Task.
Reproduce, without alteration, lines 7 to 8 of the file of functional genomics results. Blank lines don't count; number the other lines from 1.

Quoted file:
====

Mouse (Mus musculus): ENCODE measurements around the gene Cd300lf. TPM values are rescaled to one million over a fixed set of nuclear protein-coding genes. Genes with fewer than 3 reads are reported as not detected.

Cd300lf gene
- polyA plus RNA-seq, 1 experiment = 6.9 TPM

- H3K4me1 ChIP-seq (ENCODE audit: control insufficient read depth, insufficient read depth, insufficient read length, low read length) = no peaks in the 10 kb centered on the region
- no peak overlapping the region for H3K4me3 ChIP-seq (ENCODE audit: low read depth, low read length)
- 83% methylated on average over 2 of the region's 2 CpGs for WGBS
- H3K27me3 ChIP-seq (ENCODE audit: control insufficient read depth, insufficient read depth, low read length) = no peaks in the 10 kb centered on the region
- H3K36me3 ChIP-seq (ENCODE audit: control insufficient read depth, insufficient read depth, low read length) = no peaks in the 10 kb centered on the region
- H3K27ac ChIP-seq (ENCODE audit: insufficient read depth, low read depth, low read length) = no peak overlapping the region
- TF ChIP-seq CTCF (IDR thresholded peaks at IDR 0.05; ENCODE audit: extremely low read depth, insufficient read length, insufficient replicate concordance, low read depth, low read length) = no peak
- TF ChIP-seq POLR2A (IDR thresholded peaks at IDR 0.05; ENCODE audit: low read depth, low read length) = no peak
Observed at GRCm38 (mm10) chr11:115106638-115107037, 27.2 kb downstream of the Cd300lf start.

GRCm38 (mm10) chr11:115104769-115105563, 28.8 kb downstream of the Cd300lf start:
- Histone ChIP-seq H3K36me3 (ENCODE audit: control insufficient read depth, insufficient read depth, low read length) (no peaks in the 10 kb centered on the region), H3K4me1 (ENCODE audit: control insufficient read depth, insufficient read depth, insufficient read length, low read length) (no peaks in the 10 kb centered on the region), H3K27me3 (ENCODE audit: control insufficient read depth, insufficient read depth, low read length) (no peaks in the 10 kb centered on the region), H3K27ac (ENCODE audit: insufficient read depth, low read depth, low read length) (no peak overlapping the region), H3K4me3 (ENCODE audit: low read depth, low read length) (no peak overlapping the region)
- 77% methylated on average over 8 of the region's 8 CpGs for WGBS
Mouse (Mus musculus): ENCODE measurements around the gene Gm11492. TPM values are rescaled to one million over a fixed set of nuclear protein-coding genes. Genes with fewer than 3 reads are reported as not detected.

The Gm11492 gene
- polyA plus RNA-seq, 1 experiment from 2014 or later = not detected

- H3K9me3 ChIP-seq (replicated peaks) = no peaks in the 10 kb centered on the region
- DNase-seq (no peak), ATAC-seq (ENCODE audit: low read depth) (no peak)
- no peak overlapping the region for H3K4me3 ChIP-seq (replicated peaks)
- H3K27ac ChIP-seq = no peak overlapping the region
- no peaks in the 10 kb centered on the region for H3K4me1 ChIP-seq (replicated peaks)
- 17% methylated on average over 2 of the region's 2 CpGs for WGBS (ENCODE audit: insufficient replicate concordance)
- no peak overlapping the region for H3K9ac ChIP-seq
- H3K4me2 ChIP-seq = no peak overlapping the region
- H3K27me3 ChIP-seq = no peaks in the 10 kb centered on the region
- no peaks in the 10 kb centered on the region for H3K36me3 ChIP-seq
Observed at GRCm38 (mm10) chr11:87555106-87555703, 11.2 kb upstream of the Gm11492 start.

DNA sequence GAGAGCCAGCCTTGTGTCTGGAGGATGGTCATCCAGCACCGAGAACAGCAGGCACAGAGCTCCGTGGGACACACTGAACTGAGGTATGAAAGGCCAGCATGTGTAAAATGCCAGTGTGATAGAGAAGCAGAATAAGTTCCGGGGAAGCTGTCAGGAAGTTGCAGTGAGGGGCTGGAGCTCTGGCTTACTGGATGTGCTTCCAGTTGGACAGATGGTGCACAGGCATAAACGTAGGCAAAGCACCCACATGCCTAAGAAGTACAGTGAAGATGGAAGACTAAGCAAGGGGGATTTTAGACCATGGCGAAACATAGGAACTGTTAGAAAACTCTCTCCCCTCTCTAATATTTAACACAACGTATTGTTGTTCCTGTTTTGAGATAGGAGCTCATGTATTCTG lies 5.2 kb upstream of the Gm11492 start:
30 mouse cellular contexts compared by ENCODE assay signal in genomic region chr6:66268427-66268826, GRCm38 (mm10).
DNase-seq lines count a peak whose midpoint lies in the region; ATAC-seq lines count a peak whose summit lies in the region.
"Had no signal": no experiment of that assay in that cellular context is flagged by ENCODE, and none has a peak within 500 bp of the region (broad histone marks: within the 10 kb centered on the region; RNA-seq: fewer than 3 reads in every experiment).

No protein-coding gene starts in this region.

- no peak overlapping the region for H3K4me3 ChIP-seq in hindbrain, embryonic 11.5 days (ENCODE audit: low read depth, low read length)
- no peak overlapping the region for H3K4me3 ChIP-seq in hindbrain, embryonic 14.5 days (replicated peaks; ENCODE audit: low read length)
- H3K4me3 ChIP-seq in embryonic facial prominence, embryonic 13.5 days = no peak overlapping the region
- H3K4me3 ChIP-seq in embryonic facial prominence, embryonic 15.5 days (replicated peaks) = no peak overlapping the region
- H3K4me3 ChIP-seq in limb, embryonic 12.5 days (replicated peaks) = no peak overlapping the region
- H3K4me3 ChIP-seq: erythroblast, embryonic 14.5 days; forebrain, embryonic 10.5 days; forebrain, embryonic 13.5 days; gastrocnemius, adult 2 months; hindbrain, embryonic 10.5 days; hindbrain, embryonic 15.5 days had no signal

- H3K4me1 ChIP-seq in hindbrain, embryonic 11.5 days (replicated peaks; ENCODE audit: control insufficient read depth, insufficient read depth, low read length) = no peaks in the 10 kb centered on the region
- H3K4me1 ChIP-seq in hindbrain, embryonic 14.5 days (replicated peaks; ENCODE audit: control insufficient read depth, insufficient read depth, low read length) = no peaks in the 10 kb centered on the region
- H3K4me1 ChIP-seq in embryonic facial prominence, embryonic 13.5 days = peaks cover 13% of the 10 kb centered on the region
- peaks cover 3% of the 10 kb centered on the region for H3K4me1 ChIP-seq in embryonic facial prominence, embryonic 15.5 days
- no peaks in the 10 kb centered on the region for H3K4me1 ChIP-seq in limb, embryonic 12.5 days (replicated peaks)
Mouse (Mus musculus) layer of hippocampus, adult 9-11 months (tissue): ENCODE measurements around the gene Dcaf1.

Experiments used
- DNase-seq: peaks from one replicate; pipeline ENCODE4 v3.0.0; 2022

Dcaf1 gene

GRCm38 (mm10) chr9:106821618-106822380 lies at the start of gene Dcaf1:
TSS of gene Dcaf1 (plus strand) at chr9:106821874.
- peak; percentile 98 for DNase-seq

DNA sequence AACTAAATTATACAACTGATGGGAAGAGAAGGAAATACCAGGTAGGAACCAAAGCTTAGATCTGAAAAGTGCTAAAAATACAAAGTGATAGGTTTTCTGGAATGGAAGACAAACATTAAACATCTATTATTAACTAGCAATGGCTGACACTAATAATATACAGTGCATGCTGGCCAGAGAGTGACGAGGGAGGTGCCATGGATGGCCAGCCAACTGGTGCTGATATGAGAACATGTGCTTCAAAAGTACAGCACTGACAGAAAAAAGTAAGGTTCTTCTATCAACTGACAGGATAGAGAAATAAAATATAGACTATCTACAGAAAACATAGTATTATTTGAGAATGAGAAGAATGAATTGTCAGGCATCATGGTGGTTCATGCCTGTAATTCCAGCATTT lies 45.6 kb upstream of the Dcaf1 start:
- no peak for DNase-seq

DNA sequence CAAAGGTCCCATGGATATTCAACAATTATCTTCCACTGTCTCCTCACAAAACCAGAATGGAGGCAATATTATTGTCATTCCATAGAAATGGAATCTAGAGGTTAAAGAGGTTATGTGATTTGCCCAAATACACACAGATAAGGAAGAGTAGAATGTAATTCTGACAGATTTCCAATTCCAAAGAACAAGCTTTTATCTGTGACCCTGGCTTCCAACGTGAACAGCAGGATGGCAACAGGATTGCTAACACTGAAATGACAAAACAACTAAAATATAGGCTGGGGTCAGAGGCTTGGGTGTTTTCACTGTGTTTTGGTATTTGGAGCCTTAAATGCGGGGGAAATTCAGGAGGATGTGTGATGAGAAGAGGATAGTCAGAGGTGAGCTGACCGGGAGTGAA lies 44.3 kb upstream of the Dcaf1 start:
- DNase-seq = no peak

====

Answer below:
- H3K27me3 ChIP-seq (ENCODE audit: control insufficient read depth, insufficient read depth, low read length) = no peaks in the 10 kb centered on the region
- H3K36me3 ChIP-seq (ENCODE audit: control insufficient read depth, insufficient read depth, low read length) = no peaks in the 10 kb centered on the region